Amazon’s workers are under pressure, afraid of being punished if take time off, don’t talk to each other during working hours
Over three months 28 ambulance calls were made from just one of Amazon’s fulfillment centers asking for medical help. Over the years several were made way too late to save people’s lives
by Gorica Gligorijevic
First of all, I don’t need toxic toys, diet books, self-help books, or clothes that don’t match the picture from the catalog. And moreover, I don’t understand people who are still buying on Amazon after the reports of the inhuman treatment of their employees. For me, as an investor, is extremely important that the company has good vibes with employees. That it takes care of them, and that it is honest.
Recently I was reading some articles about Amazon’s PR “headaches” and concerns about work conditions in its fulfillment centers. The stories I found were true horror.
The company has installed a stupid advertising campaign featuring employees saying things like: “I bake cakes every Tuesday!”
What does it mean, for God’s sake? Should it have to show us how happy they are? What’s wrong with you people? Workers are not robots (yes, I know Amazon prefers robots), workers are human beings, with problems, emotions, ambitions, life outside the workplace.
Amazon’s invisible army of hundreds of thousands of employees secures millions of packages are delivered every day. The employees’ testimonies, I have been reading, were scary.
They expressed their long work hours as a “brutal”, labor slavery, compulsory 60-hours work weeks, they are afraid to take time off, report workplace injuries, and the enormous pressure even during regular days not only around the holidays. And moreover, the company doesn’t care.
For example, Business Insider reported that ambulance callouts increased during the company’s busiest weeks of the year to three Amazon warehouses in the UK.
Amazon’s $15 minimum wage per hour
What Amazon’s workers have to do for that amount?
Amazon stated it is satisfied with its “great working conditions, wages and benefits, and career opportunities.” Really?
Should we ask Nick Oates from Kansas City?
Prior to Cyber Monday in 2018, it was ugly weather in Kansas City. The governor at the time, Jeff Colyer, had to declare a state of emergency on November 25, and people had to stay off the roads. But Oates and his colleagues had to work without excuse. For several months he was living in his car and worked in the fulfillment center since he took medical leave from Amazon for depression. Nobody cared!
Amazon stated at that time: the staff is advised to stay at home if they think it’s not safe to travel and can do so without fear of punishment. But Oates said his experience showed how far employees will go to provide Amazon’s ability to operate. I would like to add: and how afraid they are to take time off or refuse the overtime.
Barely these workers had been in the spotlight.
In September this year, Billy Foister, a 48-year-old warehouse worker in Amazon, died after a heart attack at work. His brother told media that an Amazon human resources representative said to him that Billy had lain on the floor for 20 minutes before getting attention from Amazon’s internal safety responders.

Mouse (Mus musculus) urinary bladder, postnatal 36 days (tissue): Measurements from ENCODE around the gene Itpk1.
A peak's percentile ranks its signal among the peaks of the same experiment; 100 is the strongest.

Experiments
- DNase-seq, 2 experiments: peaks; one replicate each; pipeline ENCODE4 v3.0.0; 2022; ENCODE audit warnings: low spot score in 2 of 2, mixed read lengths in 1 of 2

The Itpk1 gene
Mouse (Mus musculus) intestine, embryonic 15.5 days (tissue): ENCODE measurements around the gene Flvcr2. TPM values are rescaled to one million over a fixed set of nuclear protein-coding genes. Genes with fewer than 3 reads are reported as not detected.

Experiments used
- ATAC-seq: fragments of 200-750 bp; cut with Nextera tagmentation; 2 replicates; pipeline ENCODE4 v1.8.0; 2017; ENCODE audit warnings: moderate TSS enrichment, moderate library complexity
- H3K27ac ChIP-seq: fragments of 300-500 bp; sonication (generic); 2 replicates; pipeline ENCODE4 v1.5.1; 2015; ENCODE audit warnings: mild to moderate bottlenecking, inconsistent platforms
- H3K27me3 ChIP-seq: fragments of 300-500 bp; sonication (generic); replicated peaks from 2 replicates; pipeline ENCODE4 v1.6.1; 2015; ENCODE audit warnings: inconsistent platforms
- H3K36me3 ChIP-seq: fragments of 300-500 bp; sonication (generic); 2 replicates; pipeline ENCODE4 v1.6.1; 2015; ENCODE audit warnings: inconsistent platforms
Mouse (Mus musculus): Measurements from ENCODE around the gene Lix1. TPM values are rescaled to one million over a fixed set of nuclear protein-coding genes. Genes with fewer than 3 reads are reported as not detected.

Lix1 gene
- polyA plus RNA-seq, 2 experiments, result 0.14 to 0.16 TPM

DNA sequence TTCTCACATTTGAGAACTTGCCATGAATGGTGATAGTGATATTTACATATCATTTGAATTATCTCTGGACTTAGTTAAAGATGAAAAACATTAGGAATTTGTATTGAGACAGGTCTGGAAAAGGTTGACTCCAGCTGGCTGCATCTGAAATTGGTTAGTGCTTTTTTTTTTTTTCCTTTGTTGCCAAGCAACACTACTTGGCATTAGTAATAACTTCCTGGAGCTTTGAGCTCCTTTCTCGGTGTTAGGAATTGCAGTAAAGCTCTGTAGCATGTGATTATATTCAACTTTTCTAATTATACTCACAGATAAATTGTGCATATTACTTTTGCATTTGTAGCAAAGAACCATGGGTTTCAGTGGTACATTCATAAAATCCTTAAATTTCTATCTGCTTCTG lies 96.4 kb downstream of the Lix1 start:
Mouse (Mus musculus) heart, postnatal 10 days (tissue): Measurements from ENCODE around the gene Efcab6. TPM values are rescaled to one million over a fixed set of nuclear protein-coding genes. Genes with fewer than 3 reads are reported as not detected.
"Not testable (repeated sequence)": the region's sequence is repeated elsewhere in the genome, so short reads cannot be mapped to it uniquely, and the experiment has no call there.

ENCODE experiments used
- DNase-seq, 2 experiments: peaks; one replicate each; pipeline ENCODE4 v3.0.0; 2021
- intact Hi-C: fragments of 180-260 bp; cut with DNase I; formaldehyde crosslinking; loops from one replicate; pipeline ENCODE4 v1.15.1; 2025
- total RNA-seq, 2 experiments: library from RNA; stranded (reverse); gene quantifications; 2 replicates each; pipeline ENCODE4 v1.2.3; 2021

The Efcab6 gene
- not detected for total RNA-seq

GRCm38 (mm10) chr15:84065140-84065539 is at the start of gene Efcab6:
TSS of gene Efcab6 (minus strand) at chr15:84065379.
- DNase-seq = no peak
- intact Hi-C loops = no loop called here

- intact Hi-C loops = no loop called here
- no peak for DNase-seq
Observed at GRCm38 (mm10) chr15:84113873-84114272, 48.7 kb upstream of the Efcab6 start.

“How can you not see a 6ft 3in man laying on the ground and not help him within 20 minutes? A couple of days before, he put the wrong product in the wrong bin and within two minutes management saw it on camera and came down to talk to him about it,” Edward Foister said to The Guardian.
How is possible that the worker is on the floor 20 minutes and nobody notice that? It is unbelievable! If you have co-workers, colleagues, working with you, you are talking from time to time during the shift, you can see each other, even if you are working in some lab, not in bloody Amazon’s warehouse.
More accidents to Amazon’s workers
This case isn’t the first the company has been accused of providing delayed medical attention to a warehouse worker during working hours. In January this year, the widow of Thomas Becker filed a lawsuit against Amazon. She claimed that management hesitated to provide medical attention during a cardiac arrest. Becker worked at Amazon’s warehouse in 2017 in Joliet, Illinois.
From January to March 2019, over three months 28 ambulance calls were made from the warehouse in Etna, Ohio. Five employees with suicidal concerns and five on-the-job injuries. About 3,700 workers are employed at this fulfillment center.
An Amazon spokesperson said: “Safety is a fundamental principle across our company and is inherent in our facility infrastructure, design, and operations.” Really? With reports of temperatures reaching 45 degrees Celsius during summers in some warehouses and workers who work in them for stretches of 4-5 hours without a break, worker safety doesn’t appear to be “fundamental principle”.
Horror stories of working conditions in Amazon and Amazon’s workers have overwhelmed the news, walkouts have erupted across Europe, and lawmakers in the US have lobbied for pay raises. Amazon’s founder and CEO, Jeff Bezos, has turned Amazon into a $790 billion worth company. Yes, he is the richest man in the world. But I don’t have to make him richer. Not me. I wish him luck but my money will stay with me. I’ll never invest in such a cruel company. Profit is important but human lives are more so.
I don’t want to say that Amazon isn’t worth investing in, these are my personal reasons why I want to stay away from it.